The Time Trapper is a powerful enemy of the Legion of Super-Heroes who has the ability to manipulate time at his will. Due to the very nature of this character, his true identity seems to vary over the years. He’s been depicted as a member of the Controllers, Cosmic Boy himself, the living embodiment of entropy in the universe, and a sentient alternate timeline.

Geoff Johns added a new and surprising wrinkle to the story in Final Crisis: Legion of Three Worlds #4, where it is discovered that the Time Trapper is actually an older version of Superboy-Prime. Of course, this doesn’t end well for him when his younger self finds out and promptly tries to attack him. The Time Trapper disappears from existence when the two touch.


When Thor is no longer deemed worthy to wield the power of Mjolnir in Original Sin, the hammer is picked up by a woman. This unknown person becomes the new Thor, and her identity is left a secret for some time. At first, Odinson tries to get his hammer back from her, but in time he finally comes to terms with his own unworthiness.

It’s not until Thor #8 in 2015 that Jason Aaron reveals the new Thor is actually Jane Foster. After being diagnosed with cancer, she came to live on Asgard as a representative of Midgard (Earth) in the Congress of Worlds. When Thor could no longer wield Mjolnir, she discovered that she could. Jane decides she will remain Thor, even though the process of becoming the superhero is actually killing her.


When Grant Morrison started his run on New X-Men, he introduced the mutant named Xorn. He held great power within him and became a trusted member of the Xavier Institute for a time, even leading some of the students there. In the story arc “Planet X,” it is revealed that Xorn has actually been the mutant villain Magneto the entire time.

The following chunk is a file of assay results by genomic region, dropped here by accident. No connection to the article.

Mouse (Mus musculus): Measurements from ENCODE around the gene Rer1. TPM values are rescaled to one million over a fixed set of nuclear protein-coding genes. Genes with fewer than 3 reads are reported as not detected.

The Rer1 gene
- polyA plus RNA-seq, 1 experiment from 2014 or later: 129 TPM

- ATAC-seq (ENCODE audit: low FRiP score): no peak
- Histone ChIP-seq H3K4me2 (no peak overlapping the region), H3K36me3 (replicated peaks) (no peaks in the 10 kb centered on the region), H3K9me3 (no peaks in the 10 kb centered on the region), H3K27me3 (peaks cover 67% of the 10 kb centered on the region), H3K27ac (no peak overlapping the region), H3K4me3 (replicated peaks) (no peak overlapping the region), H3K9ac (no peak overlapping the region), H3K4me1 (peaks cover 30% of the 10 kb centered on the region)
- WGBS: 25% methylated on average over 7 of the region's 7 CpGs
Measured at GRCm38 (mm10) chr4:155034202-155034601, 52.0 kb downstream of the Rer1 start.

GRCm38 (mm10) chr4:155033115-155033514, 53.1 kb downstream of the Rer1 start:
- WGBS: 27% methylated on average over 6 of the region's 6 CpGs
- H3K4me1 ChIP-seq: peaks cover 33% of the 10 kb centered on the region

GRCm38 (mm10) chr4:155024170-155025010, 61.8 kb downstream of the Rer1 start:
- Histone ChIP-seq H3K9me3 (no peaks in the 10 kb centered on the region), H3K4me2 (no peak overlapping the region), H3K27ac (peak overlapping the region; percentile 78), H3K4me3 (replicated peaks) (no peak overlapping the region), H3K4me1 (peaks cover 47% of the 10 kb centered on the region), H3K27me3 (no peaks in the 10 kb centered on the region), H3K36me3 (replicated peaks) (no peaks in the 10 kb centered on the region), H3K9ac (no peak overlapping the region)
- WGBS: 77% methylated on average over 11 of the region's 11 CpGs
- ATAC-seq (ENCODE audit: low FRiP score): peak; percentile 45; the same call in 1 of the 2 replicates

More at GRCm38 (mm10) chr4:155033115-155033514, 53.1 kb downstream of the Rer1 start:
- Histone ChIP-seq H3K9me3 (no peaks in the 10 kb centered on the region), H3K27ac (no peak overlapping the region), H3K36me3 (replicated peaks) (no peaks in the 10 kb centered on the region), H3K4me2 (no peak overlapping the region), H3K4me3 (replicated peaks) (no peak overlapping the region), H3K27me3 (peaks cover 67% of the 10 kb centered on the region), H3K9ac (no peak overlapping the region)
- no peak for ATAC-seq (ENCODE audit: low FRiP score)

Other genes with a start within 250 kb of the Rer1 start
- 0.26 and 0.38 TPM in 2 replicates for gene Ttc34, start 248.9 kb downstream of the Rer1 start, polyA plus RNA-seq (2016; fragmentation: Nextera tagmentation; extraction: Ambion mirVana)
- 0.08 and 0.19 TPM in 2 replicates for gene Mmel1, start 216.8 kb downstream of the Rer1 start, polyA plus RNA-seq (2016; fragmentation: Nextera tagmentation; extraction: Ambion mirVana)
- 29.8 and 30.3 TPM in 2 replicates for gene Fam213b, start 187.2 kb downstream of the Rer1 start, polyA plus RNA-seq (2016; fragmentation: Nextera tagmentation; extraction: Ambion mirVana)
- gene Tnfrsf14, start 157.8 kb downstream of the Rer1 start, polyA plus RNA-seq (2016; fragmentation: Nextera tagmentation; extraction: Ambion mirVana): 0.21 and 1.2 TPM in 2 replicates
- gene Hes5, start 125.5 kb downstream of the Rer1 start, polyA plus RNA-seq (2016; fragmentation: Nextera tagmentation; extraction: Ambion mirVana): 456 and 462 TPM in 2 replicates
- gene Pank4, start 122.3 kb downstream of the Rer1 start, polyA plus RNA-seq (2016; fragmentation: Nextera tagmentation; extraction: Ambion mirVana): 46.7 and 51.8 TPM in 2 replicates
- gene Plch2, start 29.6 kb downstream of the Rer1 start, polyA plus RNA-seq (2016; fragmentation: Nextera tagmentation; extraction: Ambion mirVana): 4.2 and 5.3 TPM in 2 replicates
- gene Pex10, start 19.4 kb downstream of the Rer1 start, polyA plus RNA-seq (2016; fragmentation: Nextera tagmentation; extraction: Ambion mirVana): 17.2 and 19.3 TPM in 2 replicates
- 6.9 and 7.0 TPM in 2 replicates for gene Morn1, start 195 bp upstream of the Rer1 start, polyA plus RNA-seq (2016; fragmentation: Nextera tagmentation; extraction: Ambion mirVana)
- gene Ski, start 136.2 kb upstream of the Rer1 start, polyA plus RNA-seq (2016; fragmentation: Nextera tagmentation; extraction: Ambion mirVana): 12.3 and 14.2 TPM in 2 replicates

The X-Men were caught off-guard by this reveal, and Magneto manages to destroy the school and kill Jean Grey before the end. This deception was not only surprising to fans, but also Marvel editorial as well. They disliked the idea that Xorn was Magneto the whole time so much that they had Chris Claremont and Chuck Austen retcon Xorn as a separate character.


Since his first appearance in Superman #32, the identity of the person known only as Mr. Oz has been a secret. He has been seen watching Superman in action and manipulating events behind the scenes for several years now. As part of his mysterious plan, Mr. Oz has also been collecting and imprisoning beings of great importance, including Doomsday, Mr. Mxyzptlk, and even Tim Drake.

It has been heavily implied that his true identity could be Ozymandias from Watchmen. With Doctor Manhattan apparently manipulating the DC Universe, including Adrian Veidt in the mix would have been something. However, it was finally revealed in Action Comics #987 that Mr. Oz is actually Jor-El, the father of Superman. He apparently survived the destruction of Krypton, and he believes Earth is unworthy of his son.